Yes, You Can Lose Your Shirt Selling Wintel

This is about SONY, but it could apply to most OEMs for their Wintel business.“The PC business contributed Â¥91.7 billion in operating losses. Of that, Â¥58.3 billion was related to Sony’s decision to sell its PC activities.” SONY was losing money on every PC it sold with Wintel. The reason is obvious. If you have to pay M$ for permission to ship a PC that you made and sold, you are cutting your margin, if any, perilously thin. Many OEMs make only a few percent profit on PCs. Perhaps SONY had higher manufacturing costs which pushed it into the “red”. Perhaps it sold high-end models that consumers didn’t want. Whatever the mechanisms, if they made $50 more on each PC by not paying $50 to M$, they would have been profitable. They sold millions of PCs per annum, and paid hundreds of $millions to M$ that they could not afford.

An alternative would have been to sell GNU/Linux on those Vaios. So what if they sold fewer machines? They would have been profitable machines. They could have sold a lot of GNU/Linux machines instead of having a huge loss just paying for the exit.

See PC sale leads Sony to $1.25B loss, more gloom ahead.

See also, Bye Bye-O to Vaio: Sony Is The Canary In Two Coal Mines

Forbes: “Sony was too small in PCs to be the domino that pushes over the stack, but it’s likely the canary in the coal mine.”

About Robert Pogson

I am a retired teacher in Canada. I taught in the subject areas where I have worked for almost forty years: maths, physics, chemistry and computers. I love hunting, fishing, picking berries and mushrooms, too.
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8 Responses to Yes, You Can Lose Your Shirt Selling Wintel

  1. oiaohm says:

    kurkosdr the reality here is not every OEM pays the same amount per copy of Windows. Microsoft offers volume discounts. Sony being lower volume in fact had to pay more.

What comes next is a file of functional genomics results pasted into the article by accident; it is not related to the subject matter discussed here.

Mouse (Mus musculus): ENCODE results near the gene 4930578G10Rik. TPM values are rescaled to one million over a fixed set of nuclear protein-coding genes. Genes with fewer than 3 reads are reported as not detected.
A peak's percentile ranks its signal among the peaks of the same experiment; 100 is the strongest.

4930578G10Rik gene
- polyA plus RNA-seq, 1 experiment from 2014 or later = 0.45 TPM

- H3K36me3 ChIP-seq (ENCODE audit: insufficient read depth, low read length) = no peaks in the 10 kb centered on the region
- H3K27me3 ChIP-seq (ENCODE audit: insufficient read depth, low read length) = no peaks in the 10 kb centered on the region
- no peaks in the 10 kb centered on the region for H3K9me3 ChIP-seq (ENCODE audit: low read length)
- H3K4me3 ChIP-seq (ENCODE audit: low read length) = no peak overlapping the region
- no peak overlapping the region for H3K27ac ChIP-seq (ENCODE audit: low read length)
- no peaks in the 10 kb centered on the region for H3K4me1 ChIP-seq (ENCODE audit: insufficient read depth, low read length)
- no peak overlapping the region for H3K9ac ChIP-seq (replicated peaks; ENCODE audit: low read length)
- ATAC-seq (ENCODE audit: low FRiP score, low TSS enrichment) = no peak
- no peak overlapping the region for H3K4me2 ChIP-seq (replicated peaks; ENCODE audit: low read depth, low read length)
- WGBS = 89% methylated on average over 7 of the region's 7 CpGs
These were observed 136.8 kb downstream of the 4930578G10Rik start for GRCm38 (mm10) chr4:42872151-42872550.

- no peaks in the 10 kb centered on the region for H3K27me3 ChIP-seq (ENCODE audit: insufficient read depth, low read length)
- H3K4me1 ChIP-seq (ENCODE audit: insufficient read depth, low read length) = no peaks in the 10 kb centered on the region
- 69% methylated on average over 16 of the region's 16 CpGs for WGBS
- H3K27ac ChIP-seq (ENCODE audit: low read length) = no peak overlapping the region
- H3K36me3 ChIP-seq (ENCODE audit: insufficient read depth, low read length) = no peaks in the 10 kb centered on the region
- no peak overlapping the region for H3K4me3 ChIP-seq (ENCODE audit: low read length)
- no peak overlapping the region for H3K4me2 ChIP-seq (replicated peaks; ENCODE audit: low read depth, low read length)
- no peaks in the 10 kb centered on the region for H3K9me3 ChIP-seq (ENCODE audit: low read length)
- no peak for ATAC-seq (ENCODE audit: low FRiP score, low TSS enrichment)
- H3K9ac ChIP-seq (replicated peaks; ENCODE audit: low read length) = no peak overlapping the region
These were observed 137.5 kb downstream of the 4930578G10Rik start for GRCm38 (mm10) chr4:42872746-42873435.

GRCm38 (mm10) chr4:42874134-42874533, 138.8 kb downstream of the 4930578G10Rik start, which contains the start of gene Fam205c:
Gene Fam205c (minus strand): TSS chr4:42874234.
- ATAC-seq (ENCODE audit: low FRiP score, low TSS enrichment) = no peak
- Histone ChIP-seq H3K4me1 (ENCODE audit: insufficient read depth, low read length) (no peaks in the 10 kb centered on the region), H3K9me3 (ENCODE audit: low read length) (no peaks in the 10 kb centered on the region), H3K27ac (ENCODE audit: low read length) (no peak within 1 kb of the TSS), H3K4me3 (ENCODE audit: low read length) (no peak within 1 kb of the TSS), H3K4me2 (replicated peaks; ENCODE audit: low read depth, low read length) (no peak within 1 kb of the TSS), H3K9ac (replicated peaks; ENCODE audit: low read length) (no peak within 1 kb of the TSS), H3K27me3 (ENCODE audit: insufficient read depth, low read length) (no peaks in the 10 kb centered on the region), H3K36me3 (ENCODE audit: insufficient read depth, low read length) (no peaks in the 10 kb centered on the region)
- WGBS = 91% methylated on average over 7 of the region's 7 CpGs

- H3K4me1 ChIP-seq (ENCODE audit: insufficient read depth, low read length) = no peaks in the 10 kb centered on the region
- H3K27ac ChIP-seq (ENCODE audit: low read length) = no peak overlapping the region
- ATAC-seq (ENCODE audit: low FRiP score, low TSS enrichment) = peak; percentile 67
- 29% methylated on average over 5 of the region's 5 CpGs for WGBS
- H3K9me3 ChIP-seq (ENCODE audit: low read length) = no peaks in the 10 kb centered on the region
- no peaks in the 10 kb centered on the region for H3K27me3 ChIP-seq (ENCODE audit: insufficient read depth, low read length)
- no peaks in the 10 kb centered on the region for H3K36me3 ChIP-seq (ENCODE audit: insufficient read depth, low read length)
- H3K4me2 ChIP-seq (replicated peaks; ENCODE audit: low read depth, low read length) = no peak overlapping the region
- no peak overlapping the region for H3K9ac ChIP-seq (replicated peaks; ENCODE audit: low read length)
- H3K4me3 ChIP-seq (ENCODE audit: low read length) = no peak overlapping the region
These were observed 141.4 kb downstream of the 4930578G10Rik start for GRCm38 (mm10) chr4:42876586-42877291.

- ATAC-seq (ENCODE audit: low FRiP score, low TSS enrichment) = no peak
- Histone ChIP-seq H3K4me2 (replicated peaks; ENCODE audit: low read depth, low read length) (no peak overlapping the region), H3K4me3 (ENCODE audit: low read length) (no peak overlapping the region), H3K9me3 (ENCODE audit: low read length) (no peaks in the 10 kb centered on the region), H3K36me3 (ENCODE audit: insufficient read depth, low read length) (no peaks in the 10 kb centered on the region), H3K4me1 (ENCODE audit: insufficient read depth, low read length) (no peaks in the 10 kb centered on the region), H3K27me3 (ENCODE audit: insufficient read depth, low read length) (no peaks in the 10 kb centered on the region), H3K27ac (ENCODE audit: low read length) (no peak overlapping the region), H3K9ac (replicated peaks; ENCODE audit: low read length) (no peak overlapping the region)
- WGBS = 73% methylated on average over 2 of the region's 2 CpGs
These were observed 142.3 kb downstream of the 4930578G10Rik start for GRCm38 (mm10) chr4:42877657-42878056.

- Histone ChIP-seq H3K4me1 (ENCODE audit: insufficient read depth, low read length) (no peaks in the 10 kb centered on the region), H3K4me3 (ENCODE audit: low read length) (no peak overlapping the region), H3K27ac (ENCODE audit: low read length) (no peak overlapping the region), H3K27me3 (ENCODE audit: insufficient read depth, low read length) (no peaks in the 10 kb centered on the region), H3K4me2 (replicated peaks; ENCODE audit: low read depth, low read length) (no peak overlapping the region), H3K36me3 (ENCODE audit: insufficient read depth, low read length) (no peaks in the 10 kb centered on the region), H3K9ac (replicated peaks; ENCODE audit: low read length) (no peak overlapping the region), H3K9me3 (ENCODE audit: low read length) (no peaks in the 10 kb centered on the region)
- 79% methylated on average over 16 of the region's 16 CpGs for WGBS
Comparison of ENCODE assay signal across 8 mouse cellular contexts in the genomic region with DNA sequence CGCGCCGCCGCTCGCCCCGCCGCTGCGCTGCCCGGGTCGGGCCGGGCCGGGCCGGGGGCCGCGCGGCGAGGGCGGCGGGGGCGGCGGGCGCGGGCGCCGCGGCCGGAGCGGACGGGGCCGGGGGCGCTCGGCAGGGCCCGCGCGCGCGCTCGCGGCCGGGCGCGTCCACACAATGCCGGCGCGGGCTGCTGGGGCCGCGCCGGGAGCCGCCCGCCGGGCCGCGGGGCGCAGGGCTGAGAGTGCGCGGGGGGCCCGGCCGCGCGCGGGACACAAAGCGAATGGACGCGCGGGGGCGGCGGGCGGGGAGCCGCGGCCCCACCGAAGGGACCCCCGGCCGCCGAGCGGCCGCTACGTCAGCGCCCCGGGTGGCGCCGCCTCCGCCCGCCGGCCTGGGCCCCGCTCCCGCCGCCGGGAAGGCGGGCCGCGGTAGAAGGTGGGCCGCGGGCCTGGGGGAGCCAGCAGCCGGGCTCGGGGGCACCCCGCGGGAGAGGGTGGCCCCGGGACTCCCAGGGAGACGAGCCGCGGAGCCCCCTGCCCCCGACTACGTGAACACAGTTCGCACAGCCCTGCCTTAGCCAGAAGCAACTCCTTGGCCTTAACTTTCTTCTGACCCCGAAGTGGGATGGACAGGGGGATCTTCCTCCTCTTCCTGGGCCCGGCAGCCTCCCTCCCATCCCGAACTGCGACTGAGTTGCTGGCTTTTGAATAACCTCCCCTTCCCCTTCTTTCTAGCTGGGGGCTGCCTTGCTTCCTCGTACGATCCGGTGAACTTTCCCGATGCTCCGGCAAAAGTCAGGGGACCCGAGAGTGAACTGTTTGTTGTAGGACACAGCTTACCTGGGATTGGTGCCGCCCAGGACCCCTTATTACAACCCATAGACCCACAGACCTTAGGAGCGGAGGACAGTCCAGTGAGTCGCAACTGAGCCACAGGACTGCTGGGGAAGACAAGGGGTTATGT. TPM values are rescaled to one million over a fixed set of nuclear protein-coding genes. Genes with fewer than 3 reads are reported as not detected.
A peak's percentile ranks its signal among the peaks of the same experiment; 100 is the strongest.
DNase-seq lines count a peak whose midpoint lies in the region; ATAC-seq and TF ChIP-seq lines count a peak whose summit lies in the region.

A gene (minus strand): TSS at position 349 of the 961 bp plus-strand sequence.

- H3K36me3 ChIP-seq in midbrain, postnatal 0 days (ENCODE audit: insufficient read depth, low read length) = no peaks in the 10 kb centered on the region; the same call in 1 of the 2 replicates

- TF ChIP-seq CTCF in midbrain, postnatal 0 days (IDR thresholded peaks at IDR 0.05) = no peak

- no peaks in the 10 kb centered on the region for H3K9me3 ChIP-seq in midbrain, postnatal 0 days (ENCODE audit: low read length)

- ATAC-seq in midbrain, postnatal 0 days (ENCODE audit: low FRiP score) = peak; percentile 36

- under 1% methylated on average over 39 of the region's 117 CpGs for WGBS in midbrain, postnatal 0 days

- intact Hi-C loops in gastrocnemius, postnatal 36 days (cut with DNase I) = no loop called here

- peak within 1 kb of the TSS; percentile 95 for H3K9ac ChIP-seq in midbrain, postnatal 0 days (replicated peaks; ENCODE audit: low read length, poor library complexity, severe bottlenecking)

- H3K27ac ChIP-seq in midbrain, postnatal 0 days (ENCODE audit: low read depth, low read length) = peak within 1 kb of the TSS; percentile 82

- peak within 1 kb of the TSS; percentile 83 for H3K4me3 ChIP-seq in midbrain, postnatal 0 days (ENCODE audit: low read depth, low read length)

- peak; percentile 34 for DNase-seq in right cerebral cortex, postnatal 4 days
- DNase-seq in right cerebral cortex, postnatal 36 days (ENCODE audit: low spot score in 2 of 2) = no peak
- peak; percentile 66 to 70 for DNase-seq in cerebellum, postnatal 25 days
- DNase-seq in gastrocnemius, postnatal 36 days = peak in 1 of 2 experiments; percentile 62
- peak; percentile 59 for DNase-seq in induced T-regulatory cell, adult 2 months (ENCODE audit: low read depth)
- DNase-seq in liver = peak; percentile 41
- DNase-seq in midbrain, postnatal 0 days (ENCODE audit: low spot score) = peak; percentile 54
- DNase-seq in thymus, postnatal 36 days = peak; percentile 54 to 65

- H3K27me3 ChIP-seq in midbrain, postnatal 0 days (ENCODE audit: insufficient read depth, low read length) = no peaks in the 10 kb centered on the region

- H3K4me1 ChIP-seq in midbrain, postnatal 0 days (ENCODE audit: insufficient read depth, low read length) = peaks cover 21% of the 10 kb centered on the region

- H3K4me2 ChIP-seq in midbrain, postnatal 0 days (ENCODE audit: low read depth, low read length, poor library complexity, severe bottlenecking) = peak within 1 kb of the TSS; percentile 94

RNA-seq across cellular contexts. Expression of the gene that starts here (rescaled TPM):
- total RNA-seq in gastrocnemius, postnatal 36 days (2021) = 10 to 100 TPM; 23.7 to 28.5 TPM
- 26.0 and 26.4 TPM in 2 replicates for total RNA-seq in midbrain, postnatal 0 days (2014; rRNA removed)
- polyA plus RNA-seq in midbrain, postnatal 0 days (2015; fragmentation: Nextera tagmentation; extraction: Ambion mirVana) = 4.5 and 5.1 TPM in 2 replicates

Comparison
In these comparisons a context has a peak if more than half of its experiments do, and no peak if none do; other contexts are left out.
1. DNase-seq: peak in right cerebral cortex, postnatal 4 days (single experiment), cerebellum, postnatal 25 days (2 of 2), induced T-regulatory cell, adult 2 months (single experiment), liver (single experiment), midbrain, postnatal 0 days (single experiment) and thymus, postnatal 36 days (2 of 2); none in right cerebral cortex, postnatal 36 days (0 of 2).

Even android makers are suffering from margin crush. But margin crush is not as bad when your core chip is arm. Cost of Arm chips in mass volume is at max a few dollars. Cost of X86 is way more to have your core. So not giving you as much room to play with.

  2. wolfgang wrote, “apple gains were sony loss. sony not recover by selling cheapo crapola linux computer”.

    That’s probably true but SONY had a choice and chose to drop out. SONY didn’t have to sell cheap computers. They just needed to make a little more money per PC by dropping M$. Lots of Vaios run GNU/Linux just fine and there is a market SONY chose not to enter. Perhaps the buyer of their business will.

  3. wolfgang says:

    …sony now baloney…

    sony vaio was fancy pc for boss or fast tracker man. when apple get traction back, apple gains were sony loss. sony not recover by selling cheapo crapola linux computer. xbox take much money out of game console market, too.

    sony cash cows turn into schnitzel meat. maybe worse.

  4. kurkosdr wrote, “Every OEM out there paid the same license to MS. Yet not every OEM lost as much per PC as Sony”.

    The costs of setting up production, production, and distribution all have some base plus cost per unit. SONY produced fewer units than other so had higher costs per unit. If they had not paid M$ they would have had lower costs per unit than other Wintel units. Margins for OEMs are almost always below 10% and lately have been ~1%, far less than what they pay M$. A PC that sells in stores for ~$300 may cost the OEM ~$200 to build and ship but they still have to pay M$ ~$50 basically for nothing at all. So, OEMs might have a margin 25 times larger by not paying M$. SONY could certainly have been profitable in PCs with GNU/Linux. SONY’s advertising guys could have promoted GNU/Linux with the surplus but they chose to give up, fearing M$’s revenge one way or another. e.g. perhaps M$ would have demanded $100 per unit for FAT licences or whatever…

  5. Deaf Spy says:

    Kurks, let me tell you what would’ve happened had Sony taken that particular path.
    The community would scream to heaven that Sony’s stacks are heathen, unpure, not-compatible, not following standards (what standards), and not free, because they would not work with the constant ABI mess the kernel is.

    Miguel d’Icaza gave Linux a stable high-level API, which was good even for desktop application. The morons threw it away.

  6. ram says:

    Sony also has a nasty habit of suing their customers. This has turned off alot of talent in the media industry that might otherwise use their hardware.

  7. dougman says:

    Sony will be the next OEM to embrace Chromebooks.

  8. kurkosdr says:

    Huh? Every OEM out there paid the same license to MS. Yet not every OEM lost as much per PC as Sony. The reason OEMs suffered such a margin crush was the relentless race to the bottom.

    Android allows OEMs to customize the experience and hence differentiate, preventing the margin crush that lack of differentation causes.

    Generally, Sony loses money on EVERY market out there that is commoditized and has a race to the bottom going on (TVs also come to mind). But you conveniently forgot that.

    What Sony could have done was invest in a heavily customized Linux, down to the graphics and audio stack (to fix the back compat issues). That was the path not taken.

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